The IEA estimates the crisis will result in lost oil and gas income of up to 85% this year for developing countries heavily reliant on hydrocarbons

Abqaiq Oil Plant saudi aramco

Saudi Arabia is filling up its large spare storage capacity with domestic production (Credit: Saudi Aramco)

In the unusual step of releasing a joint statement, the International Energy Agency (IEA) and Opec have expressed their “deep concerns” over the impact of the coronavirus crisis on global oil markets – particularly for developing countries.

It follows a phone call this week, in which the leaders of the two organisations, Dr Fatih Birol and Mohammad Sanusi Barkindo, agreed the pandemic will have a “material impact” for the citizens of undiversified economies “heavily reliant” on income from hydrocarbons, such as Nigeria, Iraq, Oman and Ecuador.

IEA analysis estimates 2020 income from oil and gas in these “vulnerable” countries will fall by 50% to 85% compared to last year – reaching the lowest levels in more than two decades.

This is likely to result in “major social and economic consequences” for such regions, especially for public sector spending on healthcare and education.


IEA and Opec call for ‘market stability’ to shield developing countries from the worst impact of the oil crisis

Both groups emphasised the importance of “market stability” amid these times of crisis, a thinly-veiled reference to the actions of Russia and Saudi Arabia, which this month embarked on a price war – a dispute Dr Birol recently labelled “irresponsible” in its disregard for tackling the health emergency.

The statement added: “The impacts of extreme volatility are felt by producers, particularly in terms of much-needed income, and by both producers and consumers, who are affected by an unstable and unpredictable market.”

No concrete measures to address the situation were announced, although the heads of the two organisations confirmed they would “remain in close contact on the matter”.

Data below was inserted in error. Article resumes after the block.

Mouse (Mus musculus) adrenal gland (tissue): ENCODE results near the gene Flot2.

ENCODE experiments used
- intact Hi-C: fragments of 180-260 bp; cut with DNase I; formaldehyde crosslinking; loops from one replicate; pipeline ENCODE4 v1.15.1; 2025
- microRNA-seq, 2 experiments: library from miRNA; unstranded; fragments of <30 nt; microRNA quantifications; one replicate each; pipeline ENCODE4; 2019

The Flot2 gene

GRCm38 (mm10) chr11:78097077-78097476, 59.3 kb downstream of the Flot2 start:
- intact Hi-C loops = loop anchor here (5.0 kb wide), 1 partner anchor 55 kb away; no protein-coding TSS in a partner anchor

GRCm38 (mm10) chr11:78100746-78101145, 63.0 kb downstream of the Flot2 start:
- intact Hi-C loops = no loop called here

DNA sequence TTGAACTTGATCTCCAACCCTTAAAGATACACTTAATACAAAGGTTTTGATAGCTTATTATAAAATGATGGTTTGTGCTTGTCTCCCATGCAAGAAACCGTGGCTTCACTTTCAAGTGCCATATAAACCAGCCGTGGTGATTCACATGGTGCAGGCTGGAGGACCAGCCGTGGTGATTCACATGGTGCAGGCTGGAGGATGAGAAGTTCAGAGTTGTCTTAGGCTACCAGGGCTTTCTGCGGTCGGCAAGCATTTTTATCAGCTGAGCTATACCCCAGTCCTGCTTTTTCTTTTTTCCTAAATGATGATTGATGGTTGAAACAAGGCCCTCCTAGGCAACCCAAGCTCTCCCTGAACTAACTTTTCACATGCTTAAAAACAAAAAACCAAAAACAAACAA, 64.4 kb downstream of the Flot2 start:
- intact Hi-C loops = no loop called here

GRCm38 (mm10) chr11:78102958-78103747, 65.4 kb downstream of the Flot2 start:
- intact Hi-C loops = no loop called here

Covid-19 has wreaked havoc on global oil markets

The intensifying impact of Covid-19 on global markets and national economies has sent shockwaves across all sections of commerce, although slowdowns in heavy industry and travel, in particular, have seen oil and gas commodities experience an especially heavy blow.

The IEA recently slashed its oil demand forecasts for the year, warning of the first global contraction in a decade of roughly 90,000 barrel per day (bpd) – compared to its previous estimate of 825,000 bpd growth.

Even before the health crisis took grip in China at the start of the year, Opec countries and their allies led by Russia in the Opec+ alliance had agreed to curtail crude oil production to hold up prices in a market awash with cheap US shale oil.

Already weakening prices were further impacted by the failed negotiations earlier this month between Opec, nominally led by Saudi Arabia, and Russia to agree on new output cuts in response to coronavirus – a fall-out that led Riyadh to spark a price war by committing to ramp up production and drench the market with heavily-discounted crude.

The culmination of all these factors has been for prices of Brent crude, the global benchmark, to more than halve since the turn of the year, with the commodity currently trading at around $31 per barrel.

Latest analysis by the US Energy Information Administration suggests Brent crude prices will average out at $43 per barrel over the whole of 2020, rising to $55 per barrel next year as global oil inventories decline and put upward pressure on prices.

These estimates compare to the 2019 average of $64 per barrel.